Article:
7/09/06 REPORTS: CO

Figures that after forgetting about this season, 7000+ miles and only one distant tornado (Patricia, TX) to show for it, i'd end up 200 yds from a tornado only miles from my house in Pueblo West.

Was headed home when i saw a mean looking storm to the west, complete with very low rain free base to the south and very green core to the north. So, naturally i kept heading west, hoping to get some hail. On the way i observed a white funnel north of the highway. When i hit the rfd, i pulled off to the south on a business road that parallels highway 50, and backtracked to the east, keeping the 'wall cloud' in sight.
I was quite surprised to see a debris cloud just over the other side of the highway. I followed the tornado on a 2+ mile path east, when the debris cloud widened. Large chunks of debris were being lofted into the air. I pulled over and called my office to report what i was seeing. I never saw the full condensation funnel since i was too close to the debris cloud, but saw some pretty good pics of it taken from a distance later on the local news. Unfortunately, yesterday was the one day i had no camera with me :angry:
Im gonna try to get a hold of some of the many photos ive seen from local residents.
Will probably end up on the books as an F0, but it did flip a trailer and push cars around, so wasn't
too wimpy :)

Maybe it's only of interest to meteorologists, but i wonder how to classify this event. Most in the media immediately referred to the tornado as 'nonsupercellular' or a 'landspout'. Im not sure it's that simple. The storm did have many supercellular characteristics in terms of visual appearance. It did not have a strong low-level radar signature, but a storm to the east on the same boundary did have a strong low level meso and other characteristics (a BWER) of a supercell. Generally the distinction argued is that a landspout develops as a storm forms on a pre-existing boundary. In this case (and i will be reviewing radar today to make sure) i believe the storm moved onto the boundary. I dont believe the vorticity came from the boundary, but was rather formed by the storm itself, just as it would with a supercell. So, it may be correct to refer to the storm as a weak supercell. An interesting question. Id like to hear what some who are more familiar with landspouts and the E CO plains think about it.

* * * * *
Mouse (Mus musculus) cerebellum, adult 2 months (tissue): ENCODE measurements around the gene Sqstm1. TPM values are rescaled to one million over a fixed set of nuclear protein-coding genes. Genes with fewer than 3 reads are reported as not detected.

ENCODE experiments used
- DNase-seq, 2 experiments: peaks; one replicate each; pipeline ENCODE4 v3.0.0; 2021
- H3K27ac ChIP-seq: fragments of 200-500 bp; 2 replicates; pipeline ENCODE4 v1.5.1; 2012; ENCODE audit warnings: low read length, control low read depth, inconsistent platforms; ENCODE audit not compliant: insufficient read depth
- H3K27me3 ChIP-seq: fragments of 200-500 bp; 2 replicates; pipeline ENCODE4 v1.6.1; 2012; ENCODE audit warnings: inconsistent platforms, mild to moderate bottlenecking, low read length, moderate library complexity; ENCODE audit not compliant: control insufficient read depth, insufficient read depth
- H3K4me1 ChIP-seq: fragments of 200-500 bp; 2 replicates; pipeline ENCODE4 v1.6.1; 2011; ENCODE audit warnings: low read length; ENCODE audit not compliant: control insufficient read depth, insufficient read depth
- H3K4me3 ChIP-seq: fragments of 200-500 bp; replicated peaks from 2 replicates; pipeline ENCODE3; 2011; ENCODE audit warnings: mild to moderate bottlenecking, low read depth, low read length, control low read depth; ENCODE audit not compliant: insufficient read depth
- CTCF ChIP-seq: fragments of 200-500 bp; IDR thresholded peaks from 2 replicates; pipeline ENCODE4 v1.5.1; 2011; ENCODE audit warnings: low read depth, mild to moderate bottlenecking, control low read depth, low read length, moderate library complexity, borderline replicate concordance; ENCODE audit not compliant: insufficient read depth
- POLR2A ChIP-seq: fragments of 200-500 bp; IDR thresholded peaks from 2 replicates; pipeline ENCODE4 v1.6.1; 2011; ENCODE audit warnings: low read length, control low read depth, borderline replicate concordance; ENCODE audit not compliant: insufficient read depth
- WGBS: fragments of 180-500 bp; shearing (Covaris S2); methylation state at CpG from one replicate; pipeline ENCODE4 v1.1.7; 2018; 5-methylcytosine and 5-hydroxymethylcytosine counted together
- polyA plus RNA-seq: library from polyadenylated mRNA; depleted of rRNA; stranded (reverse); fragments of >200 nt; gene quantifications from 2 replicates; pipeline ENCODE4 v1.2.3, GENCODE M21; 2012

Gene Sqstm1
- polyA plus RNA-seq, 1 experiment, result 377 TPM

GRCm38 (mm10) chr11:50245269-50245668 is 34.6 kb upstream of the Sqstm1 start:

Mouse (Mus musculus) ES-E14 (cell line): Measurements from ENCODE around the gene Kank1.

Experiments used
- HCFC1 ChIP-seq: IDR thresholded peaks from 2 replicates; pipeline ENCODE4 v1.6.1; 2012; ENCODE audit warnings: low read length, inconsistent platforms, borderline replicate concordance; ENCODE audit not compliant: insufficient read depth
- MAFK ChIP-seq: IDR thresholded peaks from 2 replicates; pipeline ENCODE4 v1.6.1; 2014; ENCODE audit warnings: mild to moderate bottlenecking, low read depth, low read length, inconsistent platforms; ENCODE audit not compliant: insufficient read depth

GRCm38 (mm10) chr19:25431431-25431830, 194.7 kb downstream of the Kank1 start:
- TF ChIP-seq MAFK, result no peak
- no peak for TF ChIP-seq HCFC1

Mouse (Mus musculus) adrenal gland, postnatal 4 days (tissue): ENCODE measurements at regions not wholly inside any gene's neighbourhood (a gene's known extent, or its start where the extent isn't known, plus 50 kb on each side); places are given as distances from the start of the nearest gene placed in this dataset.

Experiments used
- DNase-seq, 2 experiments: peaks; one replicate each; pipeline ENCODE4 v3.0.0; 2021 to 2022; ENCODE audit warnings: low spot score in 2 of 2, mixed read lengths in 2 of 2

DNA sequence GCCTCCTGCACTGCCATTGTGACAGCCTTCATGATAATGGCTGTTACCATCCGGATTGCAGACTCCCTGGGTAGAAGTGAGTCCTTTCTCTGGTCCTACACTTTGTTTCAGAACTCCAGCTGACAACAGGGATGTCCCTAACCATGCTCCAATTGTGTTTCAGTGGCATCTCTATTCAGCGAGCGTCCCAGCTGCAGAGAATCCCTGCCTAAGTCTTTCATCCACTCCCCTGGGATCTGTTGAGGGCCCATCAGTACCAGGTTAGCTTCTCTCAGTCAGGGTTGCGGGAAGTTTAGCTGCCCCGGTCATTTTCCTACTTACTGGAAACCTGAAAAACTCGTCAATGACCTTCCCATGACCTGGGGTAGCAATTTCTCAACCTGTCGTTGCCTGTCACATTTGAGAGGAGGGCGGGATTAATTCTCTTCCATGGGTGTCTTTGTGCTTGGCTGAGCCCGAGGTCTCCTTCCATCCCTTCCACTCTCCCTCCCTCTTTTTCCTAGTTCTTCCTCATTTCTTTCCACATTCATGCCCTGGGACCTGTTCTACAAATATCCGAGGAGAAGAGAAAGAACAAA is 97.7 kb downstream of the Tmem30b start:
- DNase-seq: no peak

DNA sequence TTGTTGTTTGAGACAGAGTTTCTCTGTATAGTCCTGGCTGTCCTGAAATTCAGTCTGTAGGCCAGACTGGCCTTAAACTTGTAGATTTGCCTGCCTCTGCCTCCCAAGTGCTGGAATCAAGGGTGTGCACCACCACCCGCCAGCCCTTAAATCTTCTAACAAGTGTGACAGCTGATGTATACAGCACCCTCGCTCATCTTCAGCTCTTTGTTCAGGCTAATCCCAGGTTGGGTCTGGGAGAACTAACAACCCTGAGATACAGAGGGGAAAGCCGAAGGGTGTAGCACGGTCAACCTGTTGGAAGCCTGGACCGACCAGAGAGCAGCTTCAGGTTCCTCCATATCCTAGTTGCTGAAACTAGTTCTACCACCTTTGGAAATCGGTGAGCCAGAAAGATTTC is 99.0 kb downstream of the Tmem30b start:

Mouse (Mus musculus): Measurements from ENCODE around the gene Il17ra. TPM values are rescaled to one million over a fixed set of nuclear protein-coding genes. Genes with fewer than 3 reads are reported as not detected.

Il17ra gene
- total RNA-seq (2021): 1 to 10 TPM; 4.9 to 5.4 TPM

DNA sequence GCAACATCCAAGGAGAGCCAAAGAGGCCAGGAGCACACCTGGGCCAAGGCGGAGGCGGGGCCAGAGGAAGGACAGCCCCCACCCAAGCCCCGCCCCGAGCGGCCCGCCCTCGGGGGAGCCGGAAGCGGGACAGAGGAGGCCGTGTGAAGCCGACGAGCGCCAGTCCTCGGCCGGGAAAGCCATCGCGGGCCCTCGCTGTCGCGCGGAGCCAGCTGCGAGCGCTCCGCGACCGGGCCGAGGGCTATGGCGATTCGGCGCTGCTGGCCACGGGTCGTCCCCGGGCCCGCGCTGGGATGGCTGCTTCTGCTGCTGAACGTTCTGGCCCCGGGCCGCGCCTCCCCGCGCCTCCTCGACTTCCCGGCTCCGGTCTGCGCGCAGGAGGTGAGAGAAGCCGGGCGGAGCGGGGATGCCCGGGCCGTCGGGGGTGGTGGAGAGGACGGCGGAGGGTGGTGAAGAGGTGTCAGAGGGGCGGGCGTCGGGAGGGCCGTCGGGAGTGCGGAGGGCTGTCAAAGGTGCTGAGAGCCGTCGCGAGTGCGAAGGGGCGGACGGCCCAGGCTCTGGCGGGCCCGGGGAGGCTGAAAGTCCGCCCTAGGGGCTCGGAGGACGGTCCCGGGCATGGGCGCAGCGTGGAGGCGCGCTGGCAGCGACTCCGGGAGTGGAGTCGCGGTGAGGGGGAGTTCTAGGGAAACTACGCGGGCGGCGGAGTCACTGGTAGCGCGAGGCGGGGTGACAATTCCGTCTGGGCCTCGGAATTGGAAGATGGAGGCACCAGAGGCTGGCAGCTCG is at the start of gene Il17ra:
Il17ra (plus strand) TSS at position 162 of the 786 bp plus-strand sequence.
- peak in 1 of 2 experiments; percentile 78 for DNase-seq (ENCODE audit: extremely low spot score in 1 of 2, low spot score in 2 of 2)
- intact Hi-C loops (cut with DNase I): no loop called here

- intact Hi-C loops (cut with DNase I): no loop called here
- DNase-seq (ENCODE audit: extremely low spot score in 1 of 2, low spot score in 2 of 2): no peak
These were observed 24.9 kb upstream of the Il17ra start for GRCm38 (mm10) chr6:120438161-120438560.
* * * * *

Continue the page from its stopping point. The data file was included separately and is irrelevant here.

Well, i definitiely brought my camera today!

Edit: after reviewing radar loops; the storm did in fact form on the boundary, in line with a landspout
Second Edit (7/11) here's a pic taken by a coworker A Lutz, looking very spoutish. 6 tornadoes reported in this county since '96, but apparently none with this degree of damage. F0-F1. will be obtaining some more photos shortly, also some of the funnels in the SL Valley last couple of days.
sorry for the delay, but just obtained these real cool pics courtesy Randall Coan, pretty much from the same vantage point i had. the tornado was moving east, just north of highway 50 in Pueblo West. ended up doing ~100K damage.